The Elon Musk-founded private launch provider SpaceX, has marked its return to Space Launch Complex 40 at Cape Canaveral on Tuesday with the familiar plumes of fuel exhaust. They did so by firing up the 9 Merlin engines that will power a Falcon 9 rocket currently vertical on the launch pad days away from its mission.

The hold-down test fire is a routine measure taken before every SpaceX launch to ensure the health of the engines and launch vehicle.

SLC 40 was destroyed last year when SpaceX was about to test-fire a Falcon 9 before a satellite launch––a satellite that was already loaded into the rocket’s fairing. The expensive customer payload, the Amos-6, the rocket, and the launch pad were destroyed when a spark that ignited in a fuel tank resulted in a massive explosion.

The company that owned the Amos-6 satellite has since agreed to launch with SpaceX again in the future. After all, they do have a voucher for a free flight.

The Falcon 9 that will bring Pad 40 back to life has flown for a previous mission and has been refurbished for another flight. One thing noticeable about this booster is that it’s still covered in soot from its previous high-velocity re-entry.

The Falcon 9’s previous launch was from nearby Apollo Pad 39A, which SpaceX has used frequently this year to go head-to-head with the Russians for the number of successful missions this year. Pad 39A is now being prepped for the launch of the triple-booster Falcon Heavy rocket––touted to be the most powerful rocket in operation.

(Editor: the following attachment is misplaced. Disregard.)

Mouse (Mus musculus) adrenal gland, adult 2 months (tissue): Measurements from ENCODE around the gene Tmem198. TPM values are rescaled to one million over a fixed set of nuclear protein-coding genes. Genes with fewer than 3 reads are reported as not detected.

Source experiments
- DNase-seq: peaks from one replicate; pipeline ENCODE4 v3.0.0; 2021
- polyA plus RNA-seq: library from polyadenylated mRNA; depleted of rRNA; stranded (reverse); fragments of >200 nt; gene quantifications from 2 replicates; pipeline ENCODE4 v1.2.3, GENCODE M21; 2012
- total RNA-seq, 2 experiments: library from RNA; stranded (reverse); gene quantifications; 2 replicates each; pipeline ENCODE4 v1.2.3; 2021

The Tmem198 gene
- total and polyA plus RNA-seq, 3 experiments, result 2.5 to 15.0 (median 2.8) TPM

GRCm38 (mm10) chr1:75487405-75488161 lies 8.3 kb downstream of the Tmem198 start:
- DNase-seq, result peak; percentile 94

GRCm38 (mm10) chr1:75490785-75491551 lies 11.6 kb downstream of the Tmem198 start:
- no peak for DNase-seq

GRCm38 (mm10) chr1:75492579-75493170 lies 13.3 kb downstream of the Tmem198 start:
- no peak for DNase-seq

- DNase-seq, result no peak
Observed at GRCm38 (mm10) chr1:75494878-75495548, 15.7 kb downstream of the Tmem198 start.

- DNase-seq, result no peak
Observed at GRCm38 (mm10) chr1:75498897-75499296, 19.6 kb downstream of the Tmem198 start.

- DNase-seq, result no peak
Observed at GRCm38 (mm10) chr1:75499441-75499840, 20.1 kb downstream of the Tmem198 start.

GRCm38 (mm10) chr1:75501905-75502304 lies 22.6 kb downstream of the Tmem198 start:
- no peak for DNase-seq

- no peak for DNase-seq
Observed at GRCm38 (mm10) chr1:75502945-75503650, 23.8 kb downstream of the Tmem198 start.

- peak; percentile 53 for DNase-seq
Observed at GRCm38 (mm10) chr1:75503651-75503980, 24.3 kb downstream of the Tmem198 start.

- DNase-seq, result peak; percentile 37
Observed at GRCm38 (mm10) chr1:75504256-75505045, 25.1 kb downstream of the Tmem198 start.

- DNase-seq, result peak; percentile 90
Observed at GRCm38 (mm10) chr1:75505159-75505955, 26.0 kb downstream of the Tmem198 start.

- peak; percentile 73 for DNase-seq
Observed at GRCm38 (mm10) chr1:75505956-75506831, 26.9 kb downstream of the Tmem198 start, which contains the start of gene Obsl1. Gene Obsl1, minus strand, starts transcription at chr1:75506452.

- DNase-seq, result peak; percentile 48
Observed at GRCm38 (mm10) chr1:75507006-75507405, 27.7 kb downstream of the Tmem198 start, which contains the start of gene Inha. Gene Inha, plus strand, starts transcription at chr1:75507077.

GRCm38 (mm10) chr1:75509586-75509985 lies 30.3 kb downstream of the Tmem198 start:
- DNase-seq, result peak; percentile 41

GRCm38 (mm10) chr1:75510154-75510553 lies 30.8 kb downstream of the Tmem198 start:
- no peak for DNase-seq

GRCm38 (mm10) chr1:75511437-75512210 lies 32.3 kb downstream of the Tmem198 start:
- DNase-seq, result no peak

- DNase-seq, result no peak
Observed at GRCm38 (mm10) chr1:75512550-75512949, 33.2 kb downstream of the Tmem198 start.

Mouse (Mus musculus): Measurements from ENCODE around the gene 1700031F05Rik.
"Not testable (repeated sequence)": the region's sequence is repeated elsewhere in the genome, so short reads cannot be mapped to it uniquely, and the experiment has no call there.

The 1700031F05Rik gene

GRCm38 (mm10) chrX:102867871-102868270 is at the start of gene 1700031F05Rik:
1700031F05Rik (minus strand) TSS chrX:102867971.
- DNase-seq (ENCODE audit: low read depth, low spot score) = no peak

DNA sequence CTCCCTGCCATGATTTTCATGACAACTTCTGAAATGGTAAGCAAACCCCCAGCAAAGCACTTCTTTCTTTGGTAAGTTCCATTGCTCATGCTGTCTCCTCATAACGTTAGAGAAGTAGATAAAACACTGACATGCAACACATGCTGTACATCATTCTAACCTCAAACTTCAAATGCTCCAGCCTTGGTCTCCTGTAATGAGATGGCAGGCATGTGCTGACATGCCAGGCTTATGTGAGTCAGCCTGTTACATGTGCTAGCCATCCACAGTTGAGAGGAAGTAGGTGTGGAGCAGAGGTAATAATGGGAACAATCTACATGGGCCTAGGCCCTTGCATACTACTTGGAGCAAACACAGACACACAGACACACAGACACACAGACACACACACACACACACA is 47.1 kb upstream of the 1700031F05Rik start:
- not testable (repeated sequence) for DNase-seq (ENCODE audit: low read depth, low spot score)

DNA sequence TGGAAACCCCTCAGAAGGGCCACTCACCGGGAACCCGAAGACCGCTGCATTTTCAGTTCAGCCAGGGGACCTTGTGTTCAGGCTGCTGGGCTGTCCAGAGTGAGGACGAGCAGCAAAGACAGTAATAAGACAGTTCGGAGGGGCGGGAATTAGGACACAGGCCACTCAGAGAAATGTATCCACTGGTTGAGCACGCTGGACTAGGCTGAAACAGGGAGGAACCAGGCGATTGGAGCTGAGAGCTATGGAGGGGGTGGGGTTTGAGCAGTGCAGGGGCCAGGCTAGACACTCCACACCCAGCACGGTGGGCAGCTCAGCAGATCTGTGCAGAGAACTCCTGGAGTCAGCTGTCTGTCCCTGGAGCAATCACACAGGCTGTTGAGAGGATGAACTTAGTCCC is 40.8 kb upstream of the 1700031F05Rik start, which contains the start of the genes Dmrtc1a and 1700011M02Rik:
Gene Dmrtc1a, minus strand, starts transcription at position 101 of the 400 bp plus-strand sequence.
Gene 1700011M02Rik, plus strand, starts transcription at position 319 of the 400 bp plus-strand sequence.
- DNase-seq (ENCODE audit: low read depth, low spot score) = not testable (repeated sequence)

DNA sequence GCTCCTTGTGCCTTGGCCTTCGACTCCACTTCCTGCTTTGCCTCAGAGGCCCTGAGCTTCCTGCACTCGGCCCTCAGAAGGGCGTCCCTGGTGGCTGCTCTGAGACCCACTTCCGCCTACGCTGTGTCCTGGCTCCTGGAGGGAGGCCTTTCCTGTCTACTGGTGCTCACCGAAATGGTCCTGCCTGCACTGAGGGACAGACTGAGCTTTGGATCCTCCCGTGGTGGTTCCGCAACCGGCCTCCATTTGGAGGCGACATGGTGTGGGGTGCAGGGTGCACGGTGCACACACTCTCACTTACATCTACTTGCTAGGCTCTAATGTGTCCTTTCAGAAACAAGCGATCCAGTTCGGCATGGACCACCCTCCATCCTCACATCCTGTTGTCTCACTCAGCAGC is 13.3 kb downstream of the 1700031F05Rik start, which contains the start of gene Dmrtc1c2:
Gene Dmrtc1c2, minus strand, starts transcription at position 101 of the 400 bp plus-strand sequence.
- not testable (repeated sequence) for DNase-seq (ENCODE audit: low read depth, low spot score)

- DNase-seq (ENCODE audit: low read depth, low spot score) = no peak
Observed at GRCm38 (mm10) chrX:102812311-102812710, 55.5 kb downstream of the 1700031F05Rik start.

Now that the “flight-proven” Falcon 9 has undergone a successful static fire, it will be used to launch Cargo Resupply Mission 13 to the International Space Station.

The rocket has the distinct honor of being the first previously-used orbital rocket to fly a NASA mission. Also, in what will surely be a landmark launch for SpaceX’s reusable rocket development, the company will yet another NASA cargo run on a refurbished Dragon spacecraft.

The launch has been pushed a few times but is now slated for Tuesday, December 12th at 11:46 AM Eastern. Dragon will be loaded with almost 4,800 pounds of supplies, hardware, and science bound for Expedition Crew 53 aboard the orbiting laboratory.


About 10 minutes after the Falcon 9 lifts off from pad 40, Dragon will reach its preliminary orbit, deploy its solar arrays, and begin firing its small Draco thrusters to reach the space station. NASA crew Joe Acaba and Mark Vande Hei will utilize Canadarm to capture the spacecraft and assist in getting it robotically installed to the Harmony module.

The CRS13 Dragon is scheduled to depart the ISS on January 13th, 2018.

A little over 8 minutes after the Falcon 9 booster separates from the second stage and Dragon, it will perform a boost back maneuver and come roaring back to Landing Zone 1 at Cape Canaveral. Touchdown will be followed shortly by a sonic boom.

You can watch a live feed of Cargo Resupply Mission 13 via SpaceX or NASA TV.

Photo credit: SpaceX


Robin Seemangal is a Space Reporter, with a focus on NASA and advocacy for space exploration for the New York Observer. He’s also written for Popular Science and Wired Magazine. He was born and raised in Brooklyn, where he currently resides. You can find him on Twitter and Instagram.